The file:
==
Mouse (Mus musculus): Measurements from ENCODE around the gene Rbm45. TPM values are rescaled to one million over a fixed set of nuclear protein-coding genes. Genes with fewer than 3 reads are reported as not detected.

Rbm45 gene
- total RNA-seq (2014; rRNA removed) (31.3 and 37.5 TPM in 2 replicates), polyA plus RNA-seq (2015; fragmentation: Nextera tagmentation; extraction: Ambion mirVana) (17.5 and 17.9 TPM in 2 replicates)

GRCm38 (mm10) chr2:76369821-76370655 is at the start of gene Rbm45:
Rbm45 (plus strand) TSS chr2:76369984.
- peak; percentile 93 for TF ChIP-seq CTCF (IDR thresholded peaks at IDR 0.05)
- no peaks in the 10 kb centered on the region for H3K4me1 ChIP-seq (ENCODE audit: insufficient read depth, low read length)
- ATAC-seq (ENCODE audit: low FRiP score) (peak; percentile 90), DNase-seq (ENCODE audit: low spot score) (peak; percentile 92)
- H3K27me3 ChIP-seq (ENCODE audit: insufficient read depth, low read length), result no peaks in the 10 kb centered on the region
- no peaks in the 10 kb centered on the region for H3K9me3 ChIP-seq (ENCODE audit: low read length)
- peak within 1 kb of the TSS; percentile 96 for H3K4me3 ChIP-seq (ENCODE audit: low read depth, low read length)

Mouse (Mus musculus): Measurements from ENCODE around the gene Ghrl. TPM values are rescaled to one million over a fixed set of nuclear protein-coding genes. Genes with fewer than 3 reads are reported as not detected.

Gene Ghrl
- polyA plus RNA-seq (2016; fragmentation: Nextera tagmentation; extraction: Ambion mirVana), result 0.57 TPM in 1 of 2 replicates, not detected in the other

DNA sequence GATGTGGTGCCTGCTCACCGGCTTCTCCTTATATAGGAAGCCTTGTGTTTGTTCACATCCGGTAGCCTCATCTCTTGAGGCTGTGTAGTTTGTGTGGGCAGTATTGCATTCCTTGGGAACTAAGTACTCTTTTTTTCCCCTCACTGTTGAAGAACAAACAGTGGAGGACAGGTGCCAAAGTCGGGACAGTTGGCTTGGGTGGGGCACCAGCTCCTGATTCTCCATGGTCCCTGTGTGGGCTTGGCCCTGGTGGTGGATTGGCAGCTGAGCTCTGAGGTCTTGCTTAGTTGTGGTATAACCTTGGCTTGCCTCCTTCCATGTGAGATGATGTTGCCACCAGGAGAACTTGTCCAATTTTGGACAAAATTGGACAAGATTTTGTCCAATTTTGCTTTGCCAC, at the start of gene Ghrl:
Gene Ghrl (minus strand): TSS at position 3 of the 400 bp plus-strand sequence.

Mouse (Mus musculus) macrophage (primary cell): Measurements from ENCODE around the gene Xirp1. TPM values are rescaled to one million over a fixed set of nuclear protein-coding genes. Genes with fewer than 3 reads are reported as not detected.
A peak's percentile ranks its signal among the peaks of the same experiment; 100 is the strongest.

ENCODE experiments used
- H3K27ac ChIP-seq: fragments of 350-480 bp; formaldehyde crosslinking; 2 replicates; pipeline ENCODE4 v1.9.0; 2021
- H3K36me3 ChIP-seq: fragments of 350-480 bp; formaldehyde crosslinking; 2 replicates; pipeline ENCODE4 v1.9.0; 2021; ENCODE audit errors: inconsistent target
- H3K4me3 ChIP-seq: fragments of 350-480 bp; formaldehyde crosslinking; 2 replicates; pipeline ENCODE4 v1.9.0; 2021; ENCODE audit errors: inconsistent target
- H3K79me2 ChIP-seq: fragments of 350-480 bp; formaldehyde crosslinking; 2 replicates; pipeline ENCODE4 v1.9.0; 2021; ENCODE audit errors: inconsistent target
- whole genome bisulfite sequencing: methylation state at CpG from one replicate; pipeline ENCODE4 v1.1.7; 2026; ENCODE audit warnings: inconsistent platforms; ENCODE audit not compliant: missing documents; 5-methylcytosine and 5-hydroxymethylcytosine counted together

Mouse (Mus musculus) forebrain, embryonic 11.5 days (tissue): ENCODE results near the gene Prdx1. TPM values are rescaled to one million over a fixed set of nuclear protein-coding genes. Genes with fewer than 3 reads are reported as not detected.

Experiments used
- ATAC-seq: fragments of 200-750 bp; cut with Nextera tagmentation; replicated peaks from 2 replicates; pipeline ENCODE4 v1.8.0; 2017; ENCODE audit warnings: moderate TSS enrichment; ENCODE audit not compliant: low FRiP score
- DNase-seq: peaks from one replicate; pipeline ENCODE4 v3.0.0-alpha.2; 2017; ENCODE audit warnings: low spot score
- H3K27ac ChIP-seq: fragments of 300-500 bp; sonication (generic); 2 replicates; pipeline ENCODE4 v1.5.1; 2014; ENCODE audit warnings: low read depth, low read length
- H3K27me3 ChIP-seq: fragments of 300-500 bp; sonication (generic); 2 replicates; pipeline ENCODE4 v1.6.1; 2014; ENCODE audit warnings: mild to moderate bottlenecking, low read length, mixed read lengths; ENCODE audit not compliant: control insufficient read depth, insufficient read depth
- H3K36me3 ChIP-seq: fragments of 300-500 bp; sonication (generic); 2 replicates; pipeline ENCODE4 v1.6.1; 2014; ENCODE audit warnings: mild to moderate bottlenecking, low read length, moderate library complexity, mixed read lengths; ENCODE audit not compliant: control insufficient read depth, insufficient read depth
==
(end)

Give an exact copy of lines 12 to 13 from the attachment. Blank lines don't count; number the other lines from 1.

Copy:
Mouse (Mus musculus): Measurements from ENCODE around the gene Ghrl. TPM values are rescaled to one million over a fixed set of nuclear protein-coding genes. Genes with fewer than 3 reads are reported as not detected.

Gene Ghrl